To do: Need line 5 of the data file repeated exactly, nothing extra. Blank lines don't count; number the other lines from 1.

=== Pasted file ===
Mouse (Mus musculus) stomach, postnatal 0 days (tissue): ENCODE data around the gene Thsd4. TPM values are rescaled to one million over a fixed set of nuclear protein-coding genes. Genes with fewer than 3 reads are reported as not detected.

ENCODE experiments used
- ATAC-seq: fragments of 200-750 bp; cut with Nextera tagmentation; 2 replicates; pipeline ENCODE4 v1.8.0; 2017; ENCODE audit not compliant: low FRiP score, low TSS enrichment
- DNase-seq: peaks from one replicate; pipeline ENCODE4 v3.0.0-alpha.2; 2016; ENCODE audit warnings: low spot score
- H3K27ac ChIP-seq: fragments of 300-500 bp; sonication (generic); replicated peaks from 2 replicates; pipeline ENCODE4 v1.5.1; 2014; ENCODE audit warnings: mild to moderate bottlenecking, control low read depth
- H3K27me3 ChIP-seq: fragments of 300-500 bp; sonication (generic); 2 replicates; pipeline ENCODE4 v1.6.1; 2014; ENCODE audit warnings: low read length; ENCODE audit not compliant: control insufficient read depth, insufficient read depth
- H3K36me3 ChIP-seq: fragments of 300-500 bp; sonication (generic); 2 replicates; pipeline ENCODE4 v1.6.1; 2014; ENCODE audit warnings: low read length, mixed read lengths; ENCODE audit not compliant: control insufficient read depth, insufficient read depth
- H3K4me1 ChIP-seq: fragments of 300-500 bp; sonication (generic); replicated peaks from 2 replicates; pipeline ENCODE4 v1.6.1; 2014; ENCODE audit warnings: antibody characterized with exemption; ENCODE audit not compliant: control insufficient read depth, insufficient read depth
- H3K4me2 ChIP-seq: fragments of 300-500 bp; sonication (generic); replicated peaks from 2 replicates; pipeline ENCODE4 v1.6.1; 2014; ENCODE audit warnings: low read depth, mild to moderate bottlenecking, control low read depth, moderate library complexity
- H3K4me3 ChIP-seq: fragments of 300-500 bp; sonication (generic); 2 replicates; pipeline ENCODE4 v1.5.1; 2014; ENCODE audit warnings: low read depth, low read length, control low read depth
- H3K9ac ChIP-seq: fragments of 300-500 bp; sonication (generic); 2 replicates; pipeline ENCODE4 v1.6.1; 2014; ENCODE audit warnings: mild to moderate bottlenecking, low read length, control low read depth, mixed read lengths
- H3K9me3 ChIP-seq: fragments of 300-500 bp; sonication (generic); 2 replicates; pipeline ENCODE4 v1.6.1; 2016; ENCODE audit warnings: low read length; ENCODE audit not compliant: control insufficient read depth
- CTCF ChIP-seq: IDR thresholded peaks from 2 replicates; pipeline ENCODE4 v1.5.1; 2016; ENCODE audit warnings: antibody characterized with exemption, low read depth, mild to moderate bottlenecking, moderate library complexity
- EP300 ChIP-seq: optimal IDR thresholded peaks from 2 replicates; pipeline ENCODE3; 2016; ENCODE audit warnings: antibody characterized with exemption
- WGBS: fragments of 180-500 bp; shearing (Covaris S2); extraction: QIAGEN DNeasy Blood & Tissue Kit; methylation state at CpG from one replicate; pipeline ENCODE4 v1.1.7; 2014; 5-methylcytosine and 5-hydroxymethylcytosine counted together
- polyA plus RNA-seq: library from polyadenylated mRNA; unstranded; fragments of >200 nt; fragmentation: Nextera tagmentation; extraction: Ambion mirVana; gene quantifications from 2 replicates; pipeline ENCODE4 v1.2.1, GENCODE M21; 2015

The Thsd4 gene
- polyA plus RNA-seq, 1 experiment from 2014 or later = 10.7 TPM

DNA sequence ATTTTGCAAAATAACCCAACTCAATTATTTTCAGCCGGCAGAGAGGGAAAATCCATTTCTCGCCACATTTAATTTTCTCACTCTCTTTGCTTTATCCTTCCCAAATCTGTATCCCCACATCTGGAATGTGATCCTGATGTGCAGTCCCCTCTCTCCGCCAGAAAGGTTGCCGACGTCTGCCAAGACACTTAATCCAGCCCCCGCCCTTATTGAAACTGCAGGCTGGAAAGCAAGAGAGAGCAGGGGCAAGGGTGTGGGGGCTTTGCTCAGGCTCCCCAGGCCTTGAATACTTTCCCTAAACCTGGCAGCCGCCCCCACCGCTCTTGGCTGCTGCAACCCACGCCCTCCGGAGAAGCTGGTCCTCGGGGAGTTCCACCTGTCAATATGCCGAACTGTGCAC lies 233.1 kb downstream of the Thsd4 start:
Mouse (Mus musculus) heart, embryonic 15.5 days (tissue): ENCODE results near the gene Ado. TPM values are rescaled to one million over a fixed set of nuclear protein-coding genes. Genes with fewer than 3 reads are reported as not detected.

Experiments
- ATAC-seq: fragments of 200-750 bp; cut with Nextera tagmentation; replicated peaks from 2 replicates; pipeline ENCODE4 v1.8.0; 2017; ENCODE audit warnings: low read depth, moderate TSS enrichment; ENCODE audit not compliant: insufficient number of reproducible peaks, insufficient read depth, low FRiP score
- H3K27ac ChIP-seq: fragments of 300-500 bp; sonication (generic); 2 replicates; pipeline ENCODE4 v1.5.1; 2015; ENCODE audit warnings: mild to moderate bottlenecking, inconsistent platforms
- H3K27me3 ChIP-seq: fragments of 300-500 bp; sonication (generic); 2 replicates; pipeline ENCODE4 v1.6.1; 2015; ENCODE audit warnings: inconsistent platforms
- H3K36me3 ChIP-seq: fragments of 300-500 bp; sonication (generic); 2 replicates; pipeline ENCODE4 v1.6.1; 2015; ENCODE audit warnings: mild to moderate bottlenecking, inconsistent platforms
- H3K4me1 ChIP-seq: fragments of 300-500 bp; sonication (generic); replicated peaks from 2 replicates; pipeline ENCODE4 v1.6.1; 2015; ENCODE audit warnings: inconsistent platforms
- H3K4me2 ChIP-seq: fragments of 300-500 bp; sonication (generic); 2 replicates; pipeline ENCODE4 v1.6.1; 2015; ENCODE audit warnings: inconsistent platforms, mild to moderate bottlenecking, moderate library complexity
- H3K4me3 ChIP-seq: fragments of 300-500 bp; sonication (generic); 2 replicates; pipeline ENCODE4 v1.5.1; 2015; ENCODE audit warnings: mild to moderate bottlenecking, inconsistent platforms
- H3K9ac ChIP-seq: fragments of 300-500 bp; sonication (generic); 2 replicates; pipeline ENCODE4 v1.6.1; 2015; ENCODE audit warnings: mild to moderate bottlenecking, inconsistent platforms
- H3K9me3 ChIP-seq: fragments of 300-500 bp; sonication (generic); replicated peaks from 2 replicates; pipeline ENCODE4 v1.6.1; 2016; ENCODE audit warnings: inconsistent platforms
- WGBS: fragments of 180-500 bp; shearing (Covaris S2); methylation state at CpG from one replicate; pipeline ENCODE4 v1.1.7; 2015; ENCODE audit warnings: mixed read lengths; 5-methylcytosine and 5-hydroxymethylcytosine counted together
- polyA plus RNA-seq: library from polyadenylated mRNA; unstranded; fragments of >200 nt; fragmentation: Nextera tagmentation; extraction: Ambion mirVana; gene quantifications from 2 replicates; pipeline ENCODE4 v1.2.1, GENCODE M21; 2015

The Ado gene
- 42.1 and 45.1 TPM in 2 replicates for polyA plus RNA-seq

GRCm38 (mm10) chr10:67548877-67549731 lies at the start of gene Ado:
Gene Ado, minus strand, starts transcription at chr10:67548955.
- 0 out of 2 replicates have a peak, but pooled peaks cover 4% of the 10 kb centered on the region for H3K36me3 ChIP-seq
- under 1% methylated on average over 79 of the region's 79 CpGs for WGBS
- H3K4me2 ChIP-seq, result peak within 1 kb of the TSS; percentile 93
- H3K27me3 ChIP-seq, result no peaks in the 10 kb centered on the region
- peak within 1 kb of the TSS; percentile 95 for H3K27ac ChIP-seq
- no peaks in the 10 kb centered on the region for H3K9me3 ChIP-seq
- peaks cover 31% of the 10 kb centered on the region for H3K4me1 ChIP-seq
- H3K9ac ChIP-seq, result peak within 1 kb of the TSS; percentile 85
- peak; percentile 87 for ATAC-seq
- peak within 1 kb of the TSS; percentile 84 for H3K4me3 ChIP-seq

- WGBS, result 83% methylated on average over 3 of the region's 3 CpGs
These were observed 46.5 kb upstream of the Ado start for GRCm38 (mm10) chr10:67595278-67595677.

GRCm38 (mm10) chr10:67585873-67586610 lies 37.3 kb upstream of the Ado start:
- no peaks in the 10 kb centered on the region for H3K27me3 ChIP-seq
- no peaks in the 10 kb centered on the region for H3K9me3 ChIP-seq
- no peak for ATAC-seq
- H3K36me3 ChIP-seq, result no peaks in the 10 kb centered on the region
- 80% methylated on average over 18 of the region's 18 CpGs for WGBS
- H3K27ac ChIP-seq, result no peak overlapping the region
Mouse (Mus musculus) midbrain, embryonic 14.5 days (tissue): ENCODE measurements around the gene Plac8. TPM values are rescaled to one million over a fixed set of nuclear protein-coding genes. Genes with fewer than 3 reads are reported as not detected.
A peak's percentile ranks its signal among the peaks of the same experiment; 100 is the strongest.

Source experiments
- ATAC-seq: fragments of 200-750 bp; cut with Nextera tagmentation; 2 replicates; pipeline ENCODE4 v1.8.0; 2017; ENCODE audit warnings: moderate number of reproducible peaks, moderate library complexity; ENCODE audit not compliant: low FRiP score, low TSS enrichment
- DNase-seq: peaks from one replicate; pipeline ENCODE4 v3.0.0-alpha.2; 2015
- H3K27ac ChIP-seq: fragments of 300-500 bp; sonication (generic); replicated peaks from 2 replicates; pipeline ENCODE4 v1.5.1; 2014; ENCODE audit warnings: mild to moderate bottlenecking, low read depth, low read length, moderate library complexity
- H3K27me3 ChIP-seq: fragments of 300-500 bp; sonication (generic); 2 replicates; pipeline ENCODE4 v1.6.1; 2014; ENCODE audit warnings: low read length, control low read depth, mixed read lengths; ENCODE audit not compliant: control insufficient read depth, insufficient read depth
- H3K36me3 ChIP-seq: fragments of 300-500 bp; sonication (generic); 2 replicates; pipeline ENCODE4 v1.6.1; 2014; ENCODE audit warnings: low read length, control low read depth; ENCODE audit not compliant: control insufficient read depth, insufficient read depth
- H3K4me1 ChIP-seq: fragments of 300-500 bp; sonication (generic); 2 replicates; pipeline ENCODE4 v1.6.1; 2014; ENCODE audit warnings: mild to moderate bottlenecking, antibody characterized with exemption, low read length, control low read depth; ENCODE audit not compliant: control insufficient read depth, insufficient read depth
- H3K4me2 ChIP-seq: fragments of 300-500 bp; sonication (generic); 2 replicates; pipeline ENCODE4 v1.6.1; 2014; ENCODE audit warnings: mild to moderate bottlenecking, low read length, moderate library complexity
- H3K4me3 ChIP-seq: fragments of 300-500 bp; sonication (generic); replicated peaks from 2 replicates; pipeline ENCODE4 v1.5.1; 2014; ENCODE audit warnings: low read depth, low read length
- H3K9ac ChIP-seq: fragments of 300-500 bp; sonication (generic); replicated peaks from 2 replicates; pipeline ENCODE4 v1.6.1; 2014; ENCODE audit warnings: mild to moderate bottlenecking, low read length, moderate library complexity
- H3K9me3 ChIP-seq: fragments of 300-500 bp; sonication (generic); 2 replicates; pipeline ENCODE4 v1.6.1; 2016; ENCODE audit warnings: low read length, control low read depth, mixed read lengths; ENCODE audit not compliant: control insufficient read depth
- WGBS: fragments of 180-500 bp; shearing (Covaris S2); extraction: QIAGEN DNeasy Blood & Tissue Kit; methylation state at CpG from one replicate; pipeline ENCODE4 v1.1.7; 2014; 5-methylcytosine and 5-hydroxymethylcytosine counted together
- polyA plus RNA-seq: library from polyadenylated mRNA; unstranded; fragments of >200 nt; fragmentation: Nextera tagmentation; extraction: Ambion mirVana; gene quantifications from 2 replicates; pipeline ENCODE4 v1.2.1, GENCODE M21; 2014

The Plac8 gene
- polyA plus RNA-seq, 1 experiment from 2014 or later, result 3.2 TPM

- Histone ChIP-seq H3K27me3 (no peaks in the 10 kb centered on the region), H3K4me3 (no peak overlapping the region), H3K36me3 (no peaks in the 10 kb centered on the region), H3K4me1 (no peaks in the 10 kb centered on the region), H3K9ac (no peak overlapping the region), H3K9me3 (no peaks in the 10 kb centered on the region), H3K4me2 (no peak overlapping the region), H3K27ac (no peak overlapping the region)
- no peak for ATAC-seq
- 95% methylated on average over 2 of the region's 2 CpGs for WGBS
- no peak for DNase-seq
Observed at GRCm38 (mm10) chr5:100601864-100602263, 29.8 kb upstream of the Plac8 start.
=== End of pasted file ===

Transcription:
- H3K27ac ChIP-seq: fragments of 300-500 bp; sonication (generic); replicated peaks from 2 replicates; pipeline ENCODE4 v1.5.1; 2014; ENCODE audit warnings: mild to moderate bottlenecking, control low read depth